Diffusion models are the underlying technology behind state-of-the-art image generation systems like Stable Diffusion, Dall-E 2, and Google Research's Imagen. In this post, we will discuss how diffusion works by framing image generation as a denoising process.
Diffusion models train on corrupted images where noises of different magnitudes have been added. This training data helps the model learn to predict and remove noise at different levels, gradually revealing the underlying image. During generation, the model starts with a highly noisy image and iteratively predicts and removes slices of noise, transforming the white noise into a realistic image that aligns with the distribution of images in its training data.
We will explore this process, looking at how a diffusion model is trained to predict noise and how that trained model can then be used to generate novel images by gradually removing noise. This will give us insights into the key components of diffusion-based generative image models, like text encoders that condition the generated images on text prompts and the overall training procedure that makes these systems work.
Also known as "checkpoint", it's the results of training, usually distributed as a single file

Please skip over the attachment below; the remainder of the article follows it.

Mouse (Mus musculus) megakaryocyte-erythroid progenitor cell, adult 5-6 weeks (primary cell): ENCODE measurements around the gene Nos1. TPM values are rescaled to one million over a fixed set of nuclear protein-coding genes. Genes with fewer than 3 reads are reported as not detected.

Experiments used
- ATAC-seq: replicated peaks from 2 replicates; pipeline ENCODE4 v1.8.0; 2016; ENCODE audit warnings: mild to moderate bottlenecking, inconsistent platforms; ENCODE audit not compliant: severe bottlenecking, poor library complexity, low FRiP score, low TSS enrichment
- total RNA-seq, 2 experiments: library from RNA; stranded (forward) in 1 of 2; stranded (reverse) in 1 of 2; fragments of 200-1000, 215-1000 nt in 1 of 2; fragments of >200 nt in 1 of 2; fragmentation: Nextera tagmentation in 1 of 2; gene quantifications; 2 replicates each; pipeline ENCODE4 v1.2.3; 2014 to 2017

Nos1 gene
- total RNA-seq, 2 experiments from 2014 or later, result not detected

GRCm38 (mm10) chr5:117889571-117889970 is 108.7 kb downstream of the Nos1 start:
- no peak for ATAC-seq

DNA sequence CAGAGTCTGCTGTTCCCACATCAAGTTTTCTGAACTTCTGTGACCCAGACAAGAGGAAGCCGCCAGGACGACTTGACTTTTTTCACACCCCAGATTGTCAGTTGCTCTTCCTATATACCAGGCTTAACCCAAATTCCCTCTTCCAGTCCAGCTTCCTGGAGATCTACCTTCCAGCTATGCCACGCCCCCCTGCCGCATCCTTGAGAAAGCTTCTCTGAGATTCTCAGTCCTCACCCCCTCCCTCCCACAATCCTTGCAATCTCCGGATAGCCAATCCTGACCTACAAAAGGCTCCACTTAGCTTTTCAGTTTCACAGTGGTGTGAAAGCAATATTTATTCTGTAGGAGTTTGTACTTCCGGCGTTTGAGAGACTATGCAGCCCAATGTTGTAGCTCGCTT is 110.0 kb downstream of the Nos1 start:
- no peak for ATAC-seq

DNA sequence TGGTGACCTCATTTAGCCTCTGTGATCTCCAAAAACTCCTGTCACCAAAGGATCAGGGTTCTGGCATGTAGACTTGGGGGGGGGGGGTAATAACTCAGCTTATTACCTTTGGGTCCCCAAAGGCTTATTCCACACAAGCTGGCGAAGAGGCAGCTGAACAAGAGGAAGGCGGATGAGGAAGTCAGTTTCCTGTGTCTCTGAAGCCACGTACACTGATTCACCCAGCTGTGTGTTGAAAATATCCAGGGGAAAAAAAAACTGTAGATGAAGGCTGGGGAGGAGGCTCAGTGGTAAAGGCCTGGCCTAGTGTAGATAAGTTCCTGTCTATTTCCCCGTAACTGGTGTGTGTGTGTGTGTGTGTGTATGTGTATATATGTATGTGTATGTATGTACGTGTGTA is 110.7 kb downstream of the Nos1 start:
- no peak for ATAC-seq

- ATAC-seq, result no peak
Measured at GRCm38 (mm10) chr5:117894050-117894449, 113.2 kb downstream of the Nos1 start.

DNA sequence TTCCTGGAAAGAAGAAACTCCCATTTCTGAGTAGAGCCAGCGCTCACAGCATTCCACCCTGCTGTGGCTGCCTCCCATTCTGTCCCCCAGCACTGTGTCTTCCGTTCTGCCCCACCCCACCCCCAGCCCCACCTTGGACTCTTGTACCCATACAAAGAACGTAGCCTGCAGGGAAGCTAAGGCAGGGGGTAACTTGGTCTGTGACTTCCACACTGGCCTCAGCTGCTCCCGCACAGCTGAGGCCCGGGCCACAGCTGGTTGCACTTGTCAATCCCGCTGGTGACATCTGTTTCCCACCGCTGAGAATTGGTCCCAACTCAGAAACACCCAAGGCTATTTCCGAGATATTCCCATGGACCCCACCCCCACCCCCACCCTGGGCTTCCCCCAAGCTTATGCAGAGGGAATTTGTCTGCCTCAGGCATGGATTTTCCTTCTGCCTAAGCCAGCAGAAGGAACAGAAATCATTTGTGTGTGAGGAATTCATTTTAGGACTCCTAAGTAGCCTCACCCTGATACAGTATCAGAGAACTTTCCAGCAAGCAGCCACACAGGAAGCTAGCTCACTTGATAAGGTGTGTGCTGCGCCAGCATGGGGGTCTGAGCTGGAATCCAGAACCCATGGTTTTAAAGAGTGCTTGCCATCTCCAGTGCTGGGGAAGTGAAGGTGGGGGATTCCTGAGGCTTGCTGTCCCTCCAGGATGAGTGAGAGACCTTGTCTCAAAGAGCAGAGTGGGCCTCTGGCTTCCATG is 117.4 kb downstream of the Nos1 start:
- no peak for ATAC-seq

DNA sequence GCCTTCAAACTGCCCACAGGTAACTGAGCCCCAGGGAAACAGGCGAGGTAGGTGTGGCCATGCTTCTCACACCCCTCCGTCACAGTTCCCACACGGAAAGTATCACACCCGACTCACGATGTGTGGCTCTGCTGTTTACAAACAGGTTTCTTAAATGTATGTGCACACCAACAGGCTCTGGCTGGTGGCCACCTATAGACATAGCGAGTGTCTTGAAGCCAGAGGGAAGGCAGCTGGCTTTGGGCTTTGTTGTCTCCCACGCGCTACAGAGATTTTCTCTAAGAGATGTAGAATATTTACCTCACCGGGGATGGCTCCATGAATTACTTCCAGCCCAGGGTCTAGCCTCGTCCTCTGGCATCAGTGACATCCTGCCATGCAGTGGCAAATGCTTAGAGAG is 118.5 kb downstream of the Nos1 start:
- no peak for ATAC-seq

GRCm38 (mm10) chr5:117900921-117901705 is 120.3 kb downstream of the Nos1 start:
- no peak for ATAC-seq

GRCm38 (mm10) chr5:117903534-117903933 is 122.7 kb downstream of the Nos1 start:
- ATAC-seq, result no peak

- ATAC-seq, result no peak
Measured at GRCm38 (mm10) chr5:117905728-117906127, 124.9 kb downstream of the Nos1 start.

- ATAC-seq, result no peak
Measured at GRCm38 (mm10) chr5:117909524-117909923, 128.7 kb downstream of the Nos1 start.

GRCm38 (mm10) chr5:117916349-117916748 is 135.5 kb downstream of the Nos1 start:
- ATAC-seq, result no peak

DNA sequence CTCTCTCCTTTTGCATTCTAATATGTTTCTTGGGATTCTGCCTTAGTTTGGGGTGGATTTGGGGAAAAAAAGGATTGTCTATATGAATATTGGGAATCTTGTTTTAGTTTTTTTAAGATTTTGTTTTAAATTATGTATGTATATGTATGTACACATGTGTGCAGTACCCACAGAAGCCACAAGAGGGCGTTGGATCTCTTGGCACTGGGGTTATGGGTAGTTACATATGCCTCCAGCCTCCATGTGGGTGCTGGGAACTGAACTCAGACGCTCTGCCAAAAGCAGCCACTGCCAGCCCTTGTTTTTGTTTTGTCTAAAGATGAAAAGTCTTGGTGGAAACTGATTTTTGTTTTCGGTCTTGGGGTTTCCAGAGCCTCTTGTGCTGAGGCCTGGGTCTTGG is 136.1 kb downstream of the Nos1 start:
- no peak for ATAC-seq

Household name for training a model
Training scripts and other Stable Diffusion-related technologies developer
The most common Stable Diffusion generation tool
An extension for WebUI, like a plugin. Can be added from WebUI's extensions tab.
AUTOMATIC1111, author of webui
The system that controls how the machine learns images and some unknown decision/association properties
The system that translates your prompt's words or tokens into data the AI understands
A text encoder; typically the one we will be training. Stable Diffusion v2 models use OpenCLIP instead
Also known as "rank", it's the total capacity of the model, usually reflected as a bigger file
Actually, this is less of an AI and more "machine learning", but it's easier to call it "AI" informally
A different type of models training that results in larger files (2-4GB)
The type of training covered in this guide. The formal spelling is "LoRA", from "Low-Rank Adaptation"
Also known as "textual inversion". It's an older style that only trains the text encoder
Similar to an embed, but acting on the Unet instead
Training a character, object, vehicle, background...into a model
Training a model to reproduce a specific aesthetic
Training a model to reproduce something like a pose or composition
A combination of your training images and tags
Household term for extracting a LORA from a bigger model
A model tries to reproduce the training set too aggressively, usually a result of a burned Unet
An effect where the generated images have very saturated colors, usually a result of a high CFG scale
A smaller AI that gives you the tags of the things it finds in an image
The central idea of generating images with diffusion models relies on the fact that we have powerful computer vision models. Given a large enough dataset, these models can learn complex operations.
Let’s make some noise
Diffusion models approach image generation by framing the problem as follows:
Say we have an image, we generate some noise, and add it to the image.